Not coming first to a theater near you: four new movies starring comedian Adam Sandler and a sequel to the action blockbuster “Crouching Tiger, Hidden Dragon.”
Instead, Netflix said this week it will make the Sandler movies and release them to its online subscribers, with no plans to show them widely in theaters.
The move has the potential to disrupt the business food chain that has fed Hollywood for decades. First dibs on a big, splashy movie always went to theaters. After that, a film traveled through a rigid schedule of staggered releases on DVD, cable television and then online services such as Netflix and Amazon Instant Video.
Netflix is seeking to flip that formula by controlling the process, from the writing of the script to the consumer experience of the premier. That not only takes aim at the underpinnings of the movie business, but also could help Netflix’s quest to be counted among established movie studios. To date, no technology company has had the cachet to draw elite movie stars in Hollywood and the means to distribute their films directly to consumers.
Although the announcement involved just a few movies, the news immediately turned heads in the entertainment industry.
Theater companies sharply criticized Netflix this week, as well as the Weinstein Co., which swung the deal for the “Crouching Tiger” sequel. Several of them threatened to boycott any film that appears on Netflix first.
Regal Cinemas said it will “not participate in an experiment where you can see the same product on screens varying from three stories tall to three inches wide on a smartphone.”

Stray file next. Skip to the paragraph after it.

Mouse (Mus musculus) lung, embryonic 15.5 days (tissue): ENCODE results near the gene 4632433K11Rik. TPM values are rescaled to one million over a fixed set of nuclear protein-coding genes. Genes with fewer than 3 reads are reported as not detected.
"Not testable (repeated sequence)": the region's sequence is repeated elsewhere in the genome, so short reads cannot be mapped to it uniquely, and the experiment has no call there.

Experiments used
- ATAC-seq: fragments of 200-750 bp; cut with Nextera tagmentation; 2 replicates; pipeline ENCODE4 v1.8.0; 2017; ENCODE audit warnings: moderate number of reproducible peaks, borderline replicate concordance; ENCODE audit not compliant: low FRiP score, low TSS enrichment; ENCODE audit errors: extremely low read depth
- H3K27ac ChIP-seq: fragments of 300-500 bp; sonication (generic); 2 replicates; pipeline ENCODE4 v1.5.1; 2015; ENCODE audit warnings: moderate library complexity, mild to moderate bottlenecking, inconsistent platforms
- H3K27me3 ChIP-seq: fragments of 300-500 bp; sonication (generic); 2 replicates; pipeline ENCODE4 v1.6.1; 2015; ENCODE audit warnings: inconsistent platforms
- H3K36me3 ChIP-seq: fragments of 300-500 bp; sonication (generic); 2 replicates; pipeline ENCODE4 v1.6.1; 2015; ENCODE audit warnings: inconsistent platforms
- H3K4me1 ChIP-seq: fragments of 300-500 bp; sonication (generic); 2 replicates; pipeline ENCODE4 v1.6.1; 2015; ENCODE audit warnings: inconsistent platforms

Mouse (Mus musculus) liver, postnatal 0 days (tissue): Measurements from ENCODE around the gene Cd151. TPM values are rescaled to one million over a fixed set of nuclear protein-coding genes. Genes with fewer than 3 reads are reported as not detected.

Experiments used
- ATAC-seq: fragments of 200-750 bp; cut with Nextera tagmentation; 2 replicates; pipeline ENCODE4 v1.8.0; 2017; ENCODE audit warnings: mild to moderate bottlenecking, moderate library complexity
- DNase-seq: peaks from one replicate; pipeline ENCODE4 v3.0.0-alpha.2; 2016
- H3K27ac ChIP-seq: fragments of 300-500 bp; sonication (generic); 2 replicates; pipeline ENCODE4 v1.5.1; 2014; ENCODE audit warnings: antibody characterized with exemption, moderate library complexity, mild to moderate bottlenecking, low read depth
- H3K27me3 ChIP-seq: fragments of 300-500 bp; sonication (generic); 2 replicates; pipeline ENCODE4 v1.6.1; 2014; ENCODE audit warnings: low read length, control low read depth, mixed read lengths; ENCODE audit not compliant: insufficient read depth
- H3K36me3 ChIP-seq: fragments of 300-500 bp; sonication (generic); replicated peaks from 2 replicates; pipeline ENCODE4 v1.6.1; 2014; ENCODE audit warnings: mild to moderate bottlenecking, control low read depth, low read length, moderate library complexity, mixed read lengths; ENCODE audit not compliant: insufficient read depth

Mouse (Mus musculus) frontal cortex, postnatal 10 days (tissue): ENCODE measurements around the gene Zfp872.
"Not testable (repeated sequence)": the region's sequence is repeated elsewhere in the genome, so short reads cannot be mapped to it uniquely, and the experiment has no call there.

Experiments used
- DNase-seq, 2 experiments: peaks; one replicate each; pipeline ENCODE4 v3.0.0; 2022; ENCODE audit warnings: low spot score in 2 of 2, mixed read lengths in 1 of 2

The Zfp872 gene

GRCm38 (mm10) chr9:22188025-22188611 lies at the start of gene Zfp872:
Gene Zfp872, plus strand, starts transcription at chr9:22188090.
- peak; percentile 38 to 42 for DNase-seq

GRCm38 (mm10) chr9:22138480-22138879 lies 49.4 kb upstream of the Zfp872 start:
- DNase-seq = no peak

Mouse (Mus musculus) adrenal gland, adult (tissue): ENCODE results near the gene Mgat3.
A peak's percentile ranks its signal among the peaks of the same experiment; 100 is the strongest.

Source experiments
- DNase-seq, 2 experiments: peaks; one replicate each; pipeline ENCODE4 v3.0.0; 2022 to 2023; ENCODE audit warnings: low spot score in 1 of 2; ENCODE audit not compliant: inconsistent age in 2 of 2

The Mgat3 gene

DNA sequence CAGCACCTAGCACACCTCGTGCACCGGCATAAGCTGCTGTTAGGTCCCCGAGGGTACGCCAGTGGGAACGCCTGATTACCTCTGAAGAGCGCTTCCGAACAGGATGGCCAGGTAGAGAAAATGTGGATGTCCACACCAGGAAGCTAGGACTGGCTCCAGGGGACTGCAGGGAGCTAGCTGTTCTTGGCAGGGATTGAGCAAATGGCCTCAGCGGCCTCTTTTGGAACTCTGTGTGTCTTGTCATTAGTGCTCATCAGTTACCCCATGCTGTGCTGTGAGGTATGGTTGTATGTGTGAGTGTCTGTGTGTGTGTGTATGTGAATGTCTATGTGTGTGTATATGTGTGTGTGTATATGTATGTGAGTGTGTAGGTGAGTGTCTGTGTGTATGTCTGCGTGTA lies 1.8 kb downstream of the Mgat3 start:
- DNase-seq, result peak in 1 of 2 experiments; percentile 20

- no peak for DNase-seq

“We believe the choice for truly enjoying a magnificent movie is clear,” said Russ Nunley, spokesman for Regal Cinemas, which operates 7,341 screens in 573 theaters in the United States.
Theater companies have long worried that improving options in the living room would keep consumers at home. But those technologies — television, VHS recorders, DVD players and big- screen TVs — haven’t significantly eroded ticket sales.
But Netflix and other video streamers have developed technology to reach consumers in new ways while evolving into studios in their own right.
Some moviemakers are embracing the rise of such video streamers, which gives them more distributors to bid for their content. As long as their films get out to the biggest audiences, the content producers say it doesn’t matter whether their work is viewed on a smartphone or a high-definition, 3-D screen with Dolby surround sound.
“The moviegoing experience is evolving quickly and profoundly, and Netflix is unquestionably at the forefront of that movement,” said Harvey Weinstein, co-
chairman of the Weinstein Co. His company is producing “Crouching Tiger, Hidden Dragon: The Green Legend,” to be released on Netflix and a select number of Imax theaters. The original made $213.5 million at the global box office.